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Trials Inventory

Year Title Jurisdiction Body Responsible Court Criteria and Methods of Evaluation Description Description of Reforms Development Links to Publications Publications Related Reforms Results Status Subjects Timeline
1983 BC Summary Trial (Rule 18A)

British Columbia

British Columbia Supreme Court

BC Supreme Court summary trial rule authorizing a judge in chambers to give judgment based on affidavits or similar evidence.

Rule 18A

A party brings their application by way of a Notice of Motion in the action. The application must be heard at least 45 days before the date set for trial if one has been set.

Although often referred to as "trial by affidavit", Rule 18A generally permits parties to adduce a variety of forms of evidence. In addition to affidavits, parties may rely on answers to interrogatories, discovery evidence, formal admissions, and statements of expert opinion provided that the statement appears in the proper form or, failing that, is ordered admissible by the court. The usual rules regarding the use of discovery transcripts and interrogatories apply in the summary trial context...

In some cases, the court might expand the scope of permissible evidence to include cross-examination on affidavits, either before the court or before another person. In other cases, a party may be precluded from obtaining one or more of the above forms of evidence because it left it too late in the day to do so. In some cases the court will order that the Rule 18A application proceed absent, for example, the examination for discovery of one party because the requesting party had ample time to conduct the discovery in advance of the hearing but opted not to do so.

Summary Trial at 3
 
Rule 18A has been interpreted by the courts to allow for summary trials and judgments in a broad range of circumstances. A judge should only decline to hear an application for a summary trial where he or she is unable to make critical findings of fact necessary for a determination of the issues and where cross-examination of the affidavits or other means of clarifying the evidence would not remedy this problem, or where it would be unjust to determine the issues raised in the application.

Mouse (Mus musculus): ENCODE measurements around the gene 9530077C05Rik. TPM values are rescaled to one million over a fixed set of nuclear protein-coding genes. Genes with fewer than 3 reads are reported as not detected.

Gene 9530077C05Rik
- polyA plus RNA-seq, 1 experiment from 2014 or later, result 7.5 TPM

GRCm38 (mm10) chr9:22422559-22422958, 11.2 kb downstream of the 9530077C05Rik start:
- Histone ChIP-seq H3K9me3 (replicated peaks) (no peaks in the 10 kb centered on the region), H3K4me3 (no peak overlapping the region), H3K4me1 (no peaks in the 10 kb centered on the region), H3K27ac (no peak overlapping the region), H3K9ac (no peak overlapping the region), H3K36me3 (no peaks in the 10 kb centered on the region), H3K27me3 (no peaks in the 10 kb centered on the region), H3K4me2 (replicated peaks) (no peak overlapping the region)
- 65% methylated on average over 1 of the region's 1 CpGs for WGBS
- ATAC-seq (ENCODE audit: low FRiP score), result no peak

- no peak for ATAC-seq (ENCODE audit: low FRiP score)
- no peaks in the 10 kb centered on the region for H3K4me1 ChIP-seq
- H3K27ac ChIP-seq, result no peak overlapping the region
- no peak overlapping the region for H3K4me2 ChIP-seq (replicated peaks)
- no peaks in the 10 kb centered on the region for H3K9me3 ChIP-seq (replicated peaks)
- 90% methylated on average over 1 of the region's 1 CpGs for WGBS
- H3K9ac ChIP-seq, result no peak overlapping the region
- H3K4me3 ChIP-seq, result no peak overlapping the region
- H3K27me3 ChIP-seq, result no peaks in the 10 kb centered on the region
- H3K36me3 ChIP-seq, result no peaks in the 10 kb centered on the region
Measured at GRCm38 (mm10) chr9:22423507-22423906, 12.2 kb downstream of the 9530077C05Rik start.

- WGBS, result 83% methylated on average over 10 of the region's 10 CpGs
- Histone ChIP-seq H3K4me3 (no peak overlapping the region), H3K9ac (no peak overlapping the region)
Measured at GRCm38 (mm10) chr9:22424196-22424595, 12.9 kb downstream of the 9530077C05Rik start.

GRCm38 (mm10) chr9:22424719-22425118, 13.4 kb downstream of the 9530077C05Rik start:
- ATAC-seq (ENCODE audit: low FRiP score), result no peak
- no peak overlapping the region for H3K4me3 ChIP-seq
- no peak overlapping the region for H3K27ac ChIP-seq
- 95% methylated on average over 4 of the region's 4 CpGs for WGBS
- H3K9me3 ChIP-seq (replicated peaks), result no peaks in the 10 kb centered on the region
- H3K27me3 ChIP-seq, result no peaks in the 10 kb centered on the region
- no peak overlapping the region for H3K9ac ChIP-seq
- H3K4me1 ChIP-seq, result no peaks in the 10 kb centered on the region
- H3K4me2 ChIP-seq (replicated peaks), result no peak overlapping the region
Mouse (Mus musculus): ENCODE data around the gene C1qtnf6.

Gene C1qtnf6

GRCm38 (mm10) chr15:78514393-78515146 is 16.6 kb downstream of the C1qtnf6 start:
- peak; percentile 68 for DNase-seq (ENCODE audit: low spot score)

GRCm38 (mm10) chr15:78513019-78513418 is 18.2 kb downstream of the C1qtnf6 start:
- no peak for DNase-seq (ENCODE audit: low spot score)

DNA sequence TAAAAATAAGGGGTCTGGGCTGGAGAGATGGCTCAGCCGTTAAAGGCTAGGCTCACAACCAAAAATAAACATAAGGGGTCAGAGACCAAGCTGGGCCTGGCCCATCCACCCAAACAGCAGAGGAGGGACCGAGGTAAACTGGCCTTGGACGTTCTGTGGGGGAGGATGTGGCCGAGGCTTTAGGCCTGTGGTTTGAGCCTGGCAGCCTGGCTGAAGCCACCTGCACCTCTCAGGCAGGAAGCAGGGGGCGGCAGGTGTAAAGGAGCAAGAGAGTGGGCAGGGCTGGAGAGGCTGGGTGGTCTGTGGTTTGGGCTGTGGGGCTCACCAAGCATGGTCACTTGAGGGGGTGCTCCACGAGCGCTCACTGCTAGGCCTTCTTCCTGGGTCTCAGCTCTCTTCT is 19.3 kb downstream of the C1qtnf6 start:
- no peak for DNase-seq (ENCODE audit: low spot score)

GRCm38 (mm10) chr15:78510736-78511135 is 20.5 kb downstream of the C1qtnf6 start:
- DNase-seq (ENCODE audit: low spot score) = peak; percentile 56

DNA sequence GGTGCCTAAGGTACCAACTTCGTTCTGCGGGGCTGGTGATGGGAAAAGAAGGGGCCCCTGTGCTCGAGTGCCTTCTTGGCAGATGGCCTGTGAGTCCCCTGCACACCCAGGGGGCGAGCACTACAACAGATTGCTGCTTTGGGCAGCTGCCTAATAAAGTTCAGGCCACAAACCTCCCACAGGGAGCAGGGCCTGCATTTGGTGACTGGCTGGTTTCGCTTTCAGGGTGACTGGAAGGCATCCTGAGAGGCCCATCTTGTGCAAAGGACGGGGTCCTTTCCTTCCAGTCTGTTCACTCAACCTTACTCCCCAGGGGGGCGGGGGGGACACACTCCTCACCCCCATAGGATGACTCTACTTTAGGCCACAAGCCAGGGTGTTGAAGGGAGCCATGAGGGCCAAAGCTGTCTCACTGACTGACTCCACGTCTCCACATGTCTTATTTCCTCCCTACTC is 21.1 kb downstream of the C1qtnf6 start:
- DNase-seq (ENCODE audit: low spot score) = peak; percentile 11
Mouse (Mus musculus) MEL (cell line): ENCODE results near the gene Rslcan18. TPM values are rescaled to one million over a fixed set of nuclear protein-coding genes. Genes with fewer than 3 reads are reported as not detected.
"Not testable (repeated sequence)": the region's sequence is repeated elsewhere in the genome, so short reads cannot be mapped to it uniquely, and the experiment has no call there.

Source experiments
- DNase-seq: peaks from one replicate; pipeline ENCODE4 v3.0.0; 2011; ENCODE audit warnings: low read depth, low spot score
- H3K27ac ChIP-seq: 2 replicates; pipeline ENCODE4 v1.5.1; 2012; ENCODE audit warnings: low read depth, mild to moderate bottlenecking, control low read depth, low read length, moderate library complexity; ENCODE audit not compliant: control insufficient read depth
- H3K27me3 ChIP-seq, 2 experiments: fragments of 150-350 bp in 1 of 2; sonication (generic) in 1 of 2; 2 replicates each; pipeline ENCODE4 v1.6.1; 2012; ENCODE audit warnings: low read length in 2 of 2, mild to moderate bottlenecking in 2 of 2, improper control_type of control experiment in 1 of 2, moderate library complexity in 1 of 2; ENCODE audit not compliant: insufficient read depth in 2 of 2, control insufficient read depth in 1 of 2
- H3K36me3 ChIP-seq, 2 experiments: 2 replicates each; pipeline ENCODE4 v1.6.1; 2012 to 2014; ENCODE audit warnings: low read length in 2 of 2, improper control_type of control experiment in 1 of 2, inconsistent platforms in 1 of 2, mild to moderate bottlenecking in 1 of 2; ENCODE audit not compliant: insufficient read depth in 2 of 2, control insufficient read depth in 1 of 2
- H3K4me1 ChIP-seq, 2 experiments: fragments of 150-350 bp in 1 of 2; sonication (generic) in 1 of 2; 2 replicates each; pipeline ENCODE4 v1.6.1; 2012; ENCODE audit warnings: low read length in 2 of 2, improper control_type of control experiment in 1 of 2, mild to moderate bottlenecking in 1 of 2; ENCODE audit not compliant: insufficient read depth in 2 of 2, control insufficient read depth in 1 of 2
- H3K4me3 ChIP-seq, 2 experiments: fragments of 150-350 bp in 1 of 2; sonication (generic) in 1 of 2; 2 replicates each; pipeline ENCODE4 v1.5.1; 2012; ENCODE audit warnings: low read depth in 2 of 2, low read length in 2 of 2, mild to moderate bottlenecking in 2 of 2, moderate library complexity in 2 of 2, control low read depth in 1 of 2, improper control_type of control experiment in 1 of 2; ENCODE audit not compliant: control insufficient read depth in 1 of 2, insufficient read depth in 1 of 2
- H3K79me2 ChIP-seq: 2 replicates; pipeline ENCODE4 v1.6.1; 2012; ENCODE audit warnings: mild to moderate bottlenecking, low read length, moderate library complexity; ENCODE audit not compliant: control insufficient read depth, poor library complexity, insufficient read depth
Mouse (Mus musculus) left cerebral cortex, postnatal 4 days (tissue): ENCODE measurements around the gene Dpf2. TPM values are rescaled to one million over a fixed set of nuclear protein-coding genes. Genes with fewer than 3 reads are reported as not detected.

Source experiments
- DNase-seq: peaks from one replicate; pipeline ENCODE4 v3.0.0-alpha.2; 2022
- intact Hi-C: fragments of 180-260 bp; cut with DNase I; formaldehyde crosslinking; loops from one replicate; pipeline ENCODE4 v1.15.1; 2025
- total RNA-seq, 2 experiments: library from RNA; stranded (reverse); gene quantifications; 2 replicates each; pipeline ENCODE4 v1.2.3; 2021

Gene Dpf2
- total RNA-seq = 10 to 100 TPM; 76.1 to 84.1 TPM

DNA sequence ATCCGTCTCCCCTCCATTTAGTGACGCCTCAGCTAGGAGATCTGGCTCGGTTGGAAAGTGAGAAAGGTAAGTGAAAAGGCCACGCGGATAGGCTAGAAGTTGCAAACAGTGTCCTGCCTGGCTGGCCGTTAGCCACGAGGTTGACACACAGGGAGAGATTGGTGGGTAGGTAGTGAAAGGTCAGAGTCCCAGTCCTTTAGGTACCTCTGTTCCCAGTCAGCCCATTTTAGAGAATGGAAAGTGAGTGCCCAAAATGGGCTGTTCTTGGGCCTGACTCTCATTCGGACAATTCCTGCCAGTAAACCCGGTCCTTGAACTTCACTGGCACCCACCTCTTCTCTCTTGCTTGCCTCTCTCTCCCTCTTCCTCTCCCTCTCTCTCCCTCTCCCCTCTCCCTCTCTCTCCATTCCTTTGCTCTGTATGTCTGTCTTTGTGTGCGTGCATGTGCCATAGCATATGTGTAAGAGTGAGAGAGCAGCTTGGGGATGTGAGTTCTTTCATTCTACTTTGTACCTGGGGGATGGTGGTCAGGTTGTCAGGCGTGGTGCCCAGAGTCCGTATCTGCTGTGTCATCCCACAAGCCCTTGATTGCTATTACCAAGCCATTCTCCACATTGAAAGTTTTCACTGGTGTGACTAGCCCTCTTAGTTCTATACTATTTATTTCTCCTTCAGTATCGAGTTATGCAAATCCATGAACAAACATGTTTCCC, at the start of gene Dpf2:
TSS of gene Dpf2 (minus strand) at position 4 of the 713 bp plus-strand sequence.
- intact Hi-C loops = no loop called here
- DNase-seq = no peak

The chambers judge should consider the amount involved, the complexity of the matter, and any prejudice due to delay if the matter is set down for trial under the normal procedure, including the costs consequences of so ruling.

Discussion Paper at 4

Proposed Rule 9-8 (Summary Trial)

The proposed new Rules of Civil Procedure incorporate Rule 18A as Rule 9-8. A new major proposed change to the Rule is that parties may only apply to the court for judgment under this rule if they are authorized to do so by a case plan order.
 

Comparison to a conventional trial

Many of the differences between a summary trial and a full trial are also the advantages of a summary trial. Parties proceeding under Rule 18A can expect to secure an earlier hearing date than they would for a conventional trial simply because of shorter length of time required. The time, expense, and resources required will generally be far less in the summary process because of the shorter hearing, the absence of live witnesses, and often, the truncated discovery process.

Although bringing an 18A application does not operate to stay all pre-trial discovery procedures such as document production and examinations for discovery, the court retains discretion to order the postponement of an examination for discovery pending the hearing of an 18A application that has the potential to dispose of the claim or some part of it. However, the court will not do so where the discovery evidence might contradict the documentary evidence on which the moving party relies. Furthermore, because a summary trial application might only dispose of some of the issues between the parties, it should not be used to prevent the other party from presenting their larger case.

Other differences of note are that there are no juries in summary trials, and because there will generally be no viva voce evidence, parties may not subpoena witnesses. In terms of costs awards, the general rule is that where the applicant is unsuccessful and the matter is referred to the trial list, the costs of the application will be costs in the cause. However, where the summary trial court finds that there are exceptional circumstances, such as an application that could be described as frivolous, the court may award costs of the application against the unsuccessful applicant.

In B.C., summary trials proceed in chambers and counsel appear un-robed.